General comments or question and answer opportunities at the end of a lecture, seminar or tutorial.
Pre-submission advice regarding the standards you should aim for and common pitfalls to avoid. In some instances, this may be provided in the form of model answers or exemplars which you can review in your own time.
Feedback and outcomes from practical classes.
Comment and guidance provided by staff from specialist support services such as, Careers, Employability and Skills or the Learning Development Service.
Once you have reviewed your feedback, you will be encouraged to identify and implement further improvements to the quality of your work.
The School is one of the largest and best-equipped institutions in the UK working in the field of music and sound. Students on the BSc Audio Engineering have access to state-of-the-art audio resources including:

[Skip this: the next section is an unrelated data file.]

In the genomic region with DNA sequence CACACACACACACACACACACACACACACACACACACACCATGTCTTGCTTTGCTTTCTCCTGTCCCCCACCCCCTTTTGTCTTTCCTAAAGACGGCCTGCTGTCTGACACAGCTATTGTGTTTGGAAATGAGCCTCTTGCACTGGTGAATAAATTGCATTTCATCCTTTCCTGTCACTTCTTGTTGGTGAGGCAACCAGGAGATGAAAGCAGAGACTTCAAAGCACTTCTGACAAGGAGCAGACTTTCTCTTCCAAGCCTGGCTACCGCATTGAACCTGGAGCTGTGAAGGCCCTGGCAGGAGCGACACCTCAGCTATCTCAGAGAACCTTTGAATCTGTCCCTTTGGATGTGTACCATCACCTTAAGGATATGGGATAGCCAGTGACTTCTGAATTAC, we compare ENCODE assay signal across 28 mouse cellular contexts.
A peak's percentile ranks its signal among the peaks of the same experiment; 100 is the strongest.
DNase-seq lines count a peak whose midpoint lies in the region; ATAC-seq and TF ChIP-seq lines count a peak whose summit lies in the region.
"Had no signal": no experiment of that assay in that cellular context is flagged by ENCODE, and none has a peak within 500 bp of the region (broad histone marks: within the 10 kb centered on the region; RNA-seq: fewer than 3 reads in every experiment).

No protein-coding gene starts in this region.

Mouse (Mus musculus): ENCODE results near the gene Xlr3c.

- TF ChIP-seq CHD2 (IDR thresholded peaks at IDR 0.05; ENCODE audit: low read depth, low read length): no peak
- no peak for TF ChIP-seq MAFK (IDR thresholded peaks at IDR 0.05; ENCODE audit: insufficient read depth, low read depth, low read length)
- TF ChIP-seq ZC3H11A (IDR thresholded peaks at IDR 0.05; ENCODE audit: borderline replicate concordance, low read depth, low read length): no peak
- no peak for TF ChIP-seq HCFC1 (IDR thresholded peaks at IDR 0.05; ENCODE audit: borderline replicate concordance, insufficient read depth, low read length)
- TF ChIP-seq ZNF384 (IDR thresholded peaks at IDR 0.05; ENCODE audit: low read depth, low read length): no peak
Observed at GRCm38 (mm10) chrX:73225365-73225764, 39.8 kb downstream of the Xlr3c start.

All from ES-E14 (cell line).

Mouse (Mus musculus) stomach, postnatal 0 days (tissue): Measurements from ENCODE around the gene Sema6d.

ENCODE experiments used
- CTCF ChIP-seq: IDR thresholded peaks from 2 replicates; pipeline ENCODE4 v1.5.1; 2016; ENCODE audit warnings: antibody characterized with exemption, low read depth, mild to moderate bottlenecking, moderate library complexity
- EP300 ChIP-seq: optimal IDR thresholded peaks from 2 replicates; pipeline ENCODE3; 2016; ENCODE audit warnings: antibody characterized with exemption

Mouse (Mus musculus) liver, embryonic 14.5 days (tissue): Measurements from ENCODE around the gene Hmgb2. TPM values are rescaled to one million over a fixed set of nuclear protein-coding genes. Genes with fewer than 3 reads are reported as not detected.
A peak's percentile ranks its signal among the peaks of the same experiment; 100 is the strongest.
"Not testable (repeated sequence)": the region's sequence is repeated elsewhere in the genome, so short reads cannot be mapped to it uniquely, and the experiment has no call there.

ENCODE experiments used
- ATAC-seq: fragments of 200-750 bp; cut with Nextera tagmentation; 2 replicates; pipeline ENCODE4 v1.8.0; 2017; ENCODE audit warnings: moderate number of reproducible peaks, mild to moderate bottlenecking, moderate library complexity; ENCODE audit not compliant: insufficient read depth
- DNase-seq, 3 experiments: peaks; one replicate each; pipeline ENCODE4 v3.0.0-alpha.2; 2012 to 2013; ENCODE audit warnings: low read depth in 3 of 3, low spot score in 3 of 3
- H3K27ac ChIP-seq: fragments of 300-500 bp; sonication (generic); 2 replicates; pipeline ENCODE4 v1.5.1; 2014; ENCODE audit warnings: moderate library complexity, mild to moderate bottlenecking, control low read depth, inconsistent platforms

The Sonic Lab: a unique performance space with variable acoustics, an acoustically transparent grid floor and 48 studio quality loudspeakers to facilitate three dimensional sound projection. The Sonic Lab is capable of projecting multichannel audio in a range of spatial formats including ambisonics and Dolby Atmos.
Studios: The School has 10 studio spaces used for recording, mixing, sound design, composition, foley recording, audio post production and spatialisation. The studios feature a range of active monitoring from Genelec, PMC, ATC, Dynaudio and the larger studio spaces use large format digital mixing consoles from Studer, AMS-Neve and Avid. The School also has an extensive microphone collection including a range of popular models from Soundfield, Neumann, DPA, Schoeps, AKG, Sennheiser and Shure.